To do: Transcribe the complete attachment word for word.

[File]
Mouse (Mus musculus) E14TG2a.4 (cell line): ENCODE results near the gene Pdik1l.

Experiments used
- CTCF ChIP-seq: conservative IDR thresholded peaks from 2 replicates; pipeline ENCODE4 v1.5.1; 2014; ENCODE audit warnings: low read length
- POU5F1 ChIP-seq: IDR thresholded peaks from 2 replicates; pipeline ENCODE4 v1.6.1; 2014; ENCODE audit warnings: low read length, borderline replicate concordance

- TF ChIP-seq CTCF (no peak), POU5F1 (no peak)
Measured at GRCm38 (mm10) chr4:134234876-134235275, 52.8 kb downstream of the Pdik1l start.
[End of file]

Mouse (Mus musculus) E14TG2a.4 (cell line): ENCODE results near the gene Pdik1l.

Experiments used
- CTCF ChIP-seq: conservative IDR thresholded peaks from 2 replicates; pipeline ENCODE4 v1.5.1; 2014; ENCODE audit warnings: low read length
- POU5F1 ChIP-seq: IDR thresholded peaks from 2 replicates; pipeline ENCODE4 v1.6.1; 2014; ENCODE audit warnings: low read length, borderline replicate concordance

- TF ChIP-seq CTCF (no peak), POU5F1 (no peak)
Measured at GRCm38 (mm10) chr4:134234876-134235275, 52.8 kb downstream of the Pdik1l start.